Get them out, and Corbyn in for a government that really cares about the NHS.

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Clive James on Nixon’s Interview with Henry Kissinger

July 7, 2018

One of the books I was reading in hospital was Clive James’ The Crystal Bucket (London: Picador 1981). As I said in a previous blog post, James was the TV critic for the Observer. He started out on the radical left, and ended up a Conservative, writing for the Torygraph. During the 1980s and 1990s, he had his own show, first on Channel 4 with Sunday Night Clive, and then on the Beeb with Monday night. In these, he zoomed up and down the information superhighway to bring you satirical comment on the news and interview stars like Peter Cook, William Shatner, and Sylvester Stallone’s weird and highly embarrassing, at least for him, mother.

James could be witty and intelligent, and in The Crystal Bucket he reviewed some of the programmes then being shown on the serious issue of the time. Like old Nazis and Fascists like Albert Speer and Oswald Mosley talking about Nazi Germany or their career as Fascists, without once admitting that they were genuinely persecutory anti-Semites, responsible or in Mosley’s case, criminally supporting a regime that murdered people in their millions for no other crime than their ethnicity or political orientation.

James also reviewed David Frost’s interview with Richard Nixon, in which America’s most notorious president until Trump tried to sound repentant for the horrors of his foreign policy, while actually not denying or repudiating them at all. This was the interview that was recently filmed as Frost/Nixon.

Frost also interviewed the man responsible for Nixon’s genocidal foreign policy, Henry Kissinger. Kissinger brought chaos, torture and death across the globe from the overthrow of Allende in Chile to the support of another Fascist thug in Pakistan. Of whom Nixon himself said that this thug was ‘a son of a bitch, but he’s our son of a bitch’. Kissinger’s massive bombing campaign was responsible for the rise in power of the Khmer Rouge, who became the leading opposition group against the Americans. And after they seized power came the genocides and massacres of Pol Pot’s Year Zero, in which 1-2 millions died.

The review’s particularly interesting for this passage. James was not a total opponent of the Vietnam War, and seems to have believe that the Americans were right to fight against the Viet Cong because of the horrors they would inflict on the rest of the country when they gained power. He criticised Frost, because he thought Frost had bought the whole anti-Vietnam War argument, and states that the Americans were justified in bombing North Vietnamese bases in Cambodia. They were just too brutal, as was Kissinger’s foreign policy generally, and his overthrow of the democratically elected president of Chile, Salvador Allende, was criminal.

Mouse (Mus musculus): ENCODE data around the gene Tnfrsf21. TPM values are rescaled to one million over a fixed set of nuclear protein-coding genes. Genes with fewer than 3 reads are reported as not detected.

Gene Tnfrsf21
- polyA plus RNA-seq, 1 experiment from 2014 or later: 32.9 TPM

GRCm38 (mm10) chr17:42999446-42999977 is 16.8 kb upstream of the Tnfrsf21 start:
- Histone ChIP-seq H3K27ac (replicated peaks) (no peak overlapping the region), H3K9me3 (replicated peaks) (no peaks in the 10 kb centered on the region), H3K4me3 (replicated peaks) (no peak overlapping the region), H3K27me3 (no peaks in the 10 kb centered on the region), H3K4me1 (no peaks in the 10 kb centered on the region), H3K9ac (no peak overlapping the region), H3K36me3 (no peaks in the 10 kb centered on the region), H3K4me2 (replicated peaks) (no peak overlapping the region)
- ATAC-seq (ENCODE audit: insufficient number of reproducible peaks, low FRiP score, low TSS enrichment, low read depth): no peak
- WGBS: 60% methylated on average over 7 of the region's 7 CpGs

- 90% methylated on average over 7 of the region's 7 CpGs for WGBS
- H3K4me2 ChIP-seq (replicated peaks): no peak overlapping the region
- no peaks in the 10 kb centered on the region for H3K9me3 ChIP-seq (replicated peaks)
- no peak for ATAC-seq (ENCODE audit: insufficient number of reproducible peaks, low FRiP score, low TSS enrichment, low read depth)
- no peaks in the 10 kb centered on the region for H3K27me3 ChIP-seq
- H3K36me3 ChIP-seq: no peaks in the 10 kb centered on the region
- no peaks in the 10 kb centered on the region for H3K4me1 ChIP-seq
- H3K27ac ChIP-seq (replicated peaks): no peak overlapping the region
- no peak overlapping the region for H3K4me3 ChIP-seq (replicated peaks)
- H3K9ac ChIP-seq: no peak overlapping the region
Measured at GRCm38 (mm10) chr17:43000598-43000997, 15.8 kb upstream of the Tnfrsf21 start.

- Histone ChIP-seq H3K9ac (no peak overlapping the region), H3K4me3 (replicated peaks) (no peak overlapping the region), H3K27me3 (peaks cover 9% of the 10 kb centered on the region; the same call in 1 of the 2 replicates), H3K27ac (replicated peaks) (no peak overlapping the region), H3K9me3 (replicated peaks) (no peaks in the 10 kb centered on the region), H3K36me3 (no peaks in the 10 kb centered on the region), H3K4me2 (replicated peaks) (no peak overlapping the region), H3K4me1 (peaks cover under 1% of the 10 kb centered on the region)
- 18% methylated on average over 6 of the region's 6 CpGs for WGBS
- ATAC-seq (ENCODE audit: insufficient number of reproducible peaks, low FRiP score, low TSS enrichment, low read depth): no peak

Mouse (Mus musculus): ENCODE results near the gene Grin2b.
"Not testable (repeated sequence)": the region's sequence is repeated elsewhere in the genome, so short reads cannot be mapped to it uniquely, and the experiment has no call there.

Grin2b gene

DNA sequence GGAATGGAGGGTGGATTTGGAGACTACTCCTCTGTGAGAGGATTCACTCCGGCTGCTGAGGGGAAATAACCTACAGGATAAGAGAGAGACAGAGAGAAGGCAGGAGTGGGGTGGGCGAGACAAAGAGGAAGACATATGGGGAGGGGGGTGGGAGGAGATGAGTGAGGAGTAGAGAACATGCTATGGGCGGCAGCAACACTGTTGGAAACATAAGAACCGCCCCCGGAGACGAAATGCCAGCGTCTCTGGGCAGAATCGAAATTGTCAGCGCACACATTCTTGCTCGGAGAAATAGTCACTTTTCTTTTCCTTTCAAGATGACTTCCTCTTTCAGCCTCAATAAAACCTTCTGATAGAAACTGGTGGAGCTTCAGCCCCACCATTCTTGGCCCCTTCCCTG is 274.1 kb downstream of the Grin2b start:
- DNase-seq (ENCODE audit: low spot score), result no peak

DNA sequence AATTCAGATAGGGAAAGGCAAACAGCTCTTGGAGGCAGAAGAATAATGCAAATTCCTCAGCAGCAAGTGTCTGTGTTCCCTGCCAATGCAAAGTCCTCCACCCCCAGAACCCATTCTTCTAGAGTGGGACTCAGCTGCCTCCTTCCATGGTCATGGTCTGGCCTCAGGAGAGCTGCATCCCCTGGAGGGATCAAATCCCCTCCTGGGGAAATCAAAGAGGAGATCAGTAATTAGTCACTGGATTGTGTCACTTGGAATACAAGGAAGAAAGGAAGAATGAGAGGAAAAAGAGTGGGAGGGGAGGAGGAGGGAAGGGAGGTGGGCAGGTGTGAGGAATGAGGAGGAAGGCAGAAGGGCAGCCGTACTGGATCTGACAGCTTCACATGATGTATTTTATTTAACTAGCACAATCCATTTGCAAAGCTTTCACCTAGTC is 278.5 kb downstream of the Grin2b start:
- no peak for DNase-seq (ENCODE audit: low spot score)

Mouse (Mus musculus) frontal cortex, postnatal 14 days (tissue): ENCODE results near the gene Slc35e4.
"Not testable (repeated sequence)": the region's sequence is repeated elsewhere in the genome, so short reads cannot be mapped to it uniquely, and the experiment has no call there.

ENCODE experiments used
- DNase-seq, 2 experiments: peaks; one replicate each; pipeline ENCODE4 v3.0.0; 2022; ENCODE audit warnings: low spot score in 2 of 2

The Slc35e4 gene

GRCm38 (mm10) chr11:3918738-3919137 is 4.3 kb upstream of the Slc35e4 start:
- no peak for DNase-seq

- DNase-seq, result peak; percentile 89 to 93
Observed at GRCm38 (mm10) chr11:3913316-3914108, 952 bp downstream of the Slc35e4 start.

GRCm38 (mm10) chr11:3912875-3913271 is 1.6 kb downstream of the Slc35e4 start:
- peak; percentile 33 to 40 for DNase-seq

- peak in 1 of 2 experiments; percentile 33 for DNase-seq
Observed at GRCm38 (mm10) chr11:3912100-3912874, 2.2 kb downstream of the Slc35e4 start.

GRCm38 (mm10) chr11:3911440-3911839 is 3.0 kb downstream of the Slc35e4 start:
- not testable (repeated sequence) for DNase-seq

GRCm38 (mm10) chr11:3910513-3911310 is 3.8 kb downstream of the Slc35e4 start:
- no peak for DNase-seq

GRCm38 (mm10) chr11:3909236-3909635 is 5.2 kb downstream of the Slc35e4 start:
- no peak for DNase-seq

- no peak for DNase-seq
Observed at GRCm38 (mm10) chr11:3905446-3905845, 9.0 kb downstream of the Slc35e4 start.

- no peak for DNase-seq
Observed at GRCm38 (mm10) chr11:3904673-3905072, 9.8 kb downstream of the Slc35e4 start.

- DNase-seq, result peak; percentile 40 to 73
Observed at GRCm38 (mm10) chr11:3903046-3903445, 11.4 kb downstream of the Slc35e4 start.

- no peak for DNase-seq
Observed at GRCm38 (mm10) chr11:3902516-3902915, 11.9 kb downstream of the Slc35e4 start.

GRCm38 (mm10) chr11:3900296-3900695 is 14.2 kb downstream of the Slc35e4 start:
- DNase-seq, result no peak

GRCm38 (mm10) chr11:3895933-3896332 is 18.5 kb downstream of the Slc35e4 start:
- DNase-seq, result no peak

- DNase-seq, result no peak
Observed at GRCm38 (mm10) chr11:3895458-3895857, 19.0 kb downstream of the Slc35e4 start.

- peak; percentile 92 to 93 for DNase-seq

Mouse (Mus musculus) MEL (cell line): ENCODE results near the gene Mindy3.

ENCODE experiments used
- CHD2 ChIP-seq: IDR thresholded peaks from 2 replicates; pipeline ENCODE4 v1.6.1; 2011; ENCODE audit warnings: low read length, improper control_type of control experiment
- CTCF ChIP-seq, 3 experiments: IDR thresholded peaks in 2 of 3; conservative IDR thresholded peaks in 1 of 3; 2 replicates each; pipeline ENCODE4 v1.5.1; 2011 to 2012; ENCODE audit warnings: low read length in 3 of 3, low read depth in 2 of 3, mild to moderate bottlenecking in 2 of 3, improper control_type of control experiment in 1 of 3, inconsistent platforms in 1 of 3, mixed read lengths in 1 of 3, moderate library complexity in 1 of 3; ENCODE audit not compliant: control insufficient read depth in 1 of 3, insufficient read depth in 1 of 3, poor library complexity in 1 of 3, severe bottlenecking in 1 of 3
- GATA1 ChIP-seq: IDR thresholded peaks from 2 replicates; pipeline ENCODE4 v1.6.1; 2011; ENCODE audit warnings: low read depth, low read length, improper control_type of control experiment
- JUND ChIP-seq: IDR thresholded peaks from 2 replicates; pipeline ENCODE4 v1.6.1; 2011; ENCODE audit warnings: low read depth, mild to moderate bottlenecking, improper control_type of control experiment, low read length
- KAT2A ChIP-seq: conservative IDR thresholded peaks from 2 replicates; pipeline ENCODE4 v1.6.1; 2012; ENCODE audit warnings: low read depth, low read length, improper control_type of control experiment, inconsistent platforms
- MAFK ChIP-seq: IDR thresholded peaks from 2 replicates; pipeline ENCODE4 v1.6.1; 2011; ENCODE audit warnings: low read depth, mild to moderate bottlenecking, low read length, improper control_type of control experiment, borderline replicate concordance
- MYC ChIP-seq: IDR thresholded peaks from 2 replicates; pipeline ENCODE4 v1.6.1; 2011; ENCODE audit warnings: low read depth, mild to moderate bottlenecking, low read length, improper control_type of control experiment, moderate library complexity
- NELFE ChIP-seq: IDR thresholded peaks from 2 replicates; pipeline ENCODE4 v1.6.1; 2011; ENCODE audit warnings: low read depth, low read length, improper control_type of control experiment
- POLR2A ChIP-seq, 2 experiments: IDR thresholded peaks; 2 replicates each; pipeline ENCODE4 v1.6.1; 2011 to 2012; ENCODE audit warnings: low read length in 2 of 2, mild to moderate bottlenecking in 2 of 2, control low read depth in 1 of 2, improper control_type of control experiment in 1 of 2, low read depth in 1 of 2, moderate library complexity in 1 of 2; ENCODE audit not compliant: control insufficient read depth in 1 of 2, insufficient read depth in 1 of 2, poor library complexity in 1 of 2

James wrote

Indeed Frost’s questioning, though admirably implacable, was often wide of the mark. Frost had obviously bought the entire ant-war package on Cambodia, up to and including the idea that the North Vietnamese had scarcely even been present within its borders. They were there all right. There was considerable military justification for US intervention in Cambodia, as even some of the most severe critics of Nixon and Kissinger are prepared to admit. ‘Now jusd a minude,’ fumed Kissinger, ‘with all due respecd, I think your whole line of quesdioning is maging a moggery of whad wend on in Indo-China. ‘

Well, not quite. Nixon and Kissinger might have had short-term military reasons for their policy in Cambodia, but the ruinous long-term consequences were easily predictable. Nor, despite Kissinger’s plausible appeal to international law, was there anything legal about the way he and his President tried to keep the bombing secret. In fact, they conspired to undermine the United States Constitution. Kissinger’s personal tragedy is that his undoubted hatred of totalitarianism leads him to behave as if democracy is not strong enough to oppose it.